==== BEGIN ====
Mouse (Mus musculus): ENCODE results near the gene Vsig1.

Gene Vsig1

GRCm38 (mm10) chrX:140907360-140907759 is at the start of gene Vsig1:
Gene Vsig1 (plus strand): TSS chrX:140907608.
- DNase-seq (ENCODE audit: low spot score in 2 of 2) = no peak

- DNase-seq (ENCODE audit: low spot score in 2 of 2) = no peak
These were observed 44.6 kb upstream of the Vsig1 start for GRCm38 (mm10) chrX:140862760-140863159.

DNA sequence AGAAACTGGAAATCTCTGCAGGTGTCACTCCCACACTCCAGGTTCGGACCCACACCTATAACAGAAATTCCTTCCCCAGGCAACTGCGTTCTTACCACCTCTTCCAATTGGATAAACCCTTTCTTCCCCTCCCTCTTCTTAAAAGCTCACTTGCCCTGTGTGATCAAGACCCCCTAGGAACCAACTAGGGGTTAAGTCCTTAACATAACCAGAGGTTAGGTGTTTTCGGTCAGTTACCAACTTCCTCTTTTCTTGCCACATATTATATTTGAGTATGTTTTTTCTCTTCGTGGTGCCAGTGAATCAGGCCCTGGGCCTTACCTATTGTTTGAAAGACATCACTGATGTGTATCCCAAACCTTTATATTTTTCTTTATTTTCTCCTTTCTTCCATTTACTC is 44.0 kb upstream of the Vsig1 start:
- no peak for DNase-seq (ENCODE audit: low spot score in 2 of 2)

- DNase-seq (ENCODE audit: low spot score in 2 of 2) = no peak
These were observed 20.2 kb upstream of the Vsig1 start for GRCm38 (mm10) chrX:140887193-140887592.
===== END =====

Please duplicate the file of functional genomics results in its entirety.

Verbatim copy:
Mouse (Mus musculus): ENCODE results near the gene Vsig1.

Gene Vsig1

GRCm38 (mm10) chrX:140907360-140907759 is at the start of gene Vsig1:
Gene Vsig1 (plus strand): TSS chrX:140907608.
- DNase-seq (ENCODE audit: low spot score in 2 of 2) = no peak

- DNase-seq (ENCODE audit: low spot score in 2 of 2) = no peak
These were observed 44.6 kb upstream of the Vsig1 start for GRCm38 (mm10) chrX:140862760-140863159.

DNA sequence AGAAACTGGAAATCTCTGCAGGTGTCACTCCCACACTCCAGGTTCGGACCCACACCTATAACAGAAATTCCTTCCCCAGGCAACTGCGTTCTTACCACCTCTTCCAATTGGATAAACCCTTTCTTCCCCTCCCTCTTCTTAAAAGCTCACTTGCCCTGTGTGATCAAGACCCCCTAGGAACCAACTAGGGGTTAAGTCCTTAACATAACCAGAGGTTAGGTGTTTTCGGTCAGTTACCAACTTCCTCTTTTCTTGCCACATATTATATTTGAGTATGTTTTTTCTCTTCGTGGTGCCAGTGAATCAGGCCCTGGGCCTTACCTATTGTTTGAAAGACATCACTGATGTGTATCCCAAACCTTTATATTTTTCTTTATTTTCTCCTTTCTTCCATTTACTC is 44.0 kb upstream of the Vsig1 start:
- no peak for DNase-seq (ENCODE audit: low spot score in 2 of 2)

- DNase-seq (ENCODE audit: low spot score in 2 of 2) = no peak
These were observed 20.2 kb upstream of the Vsig1 start for GRCm38 (mm10) chrX:140887193-140887592.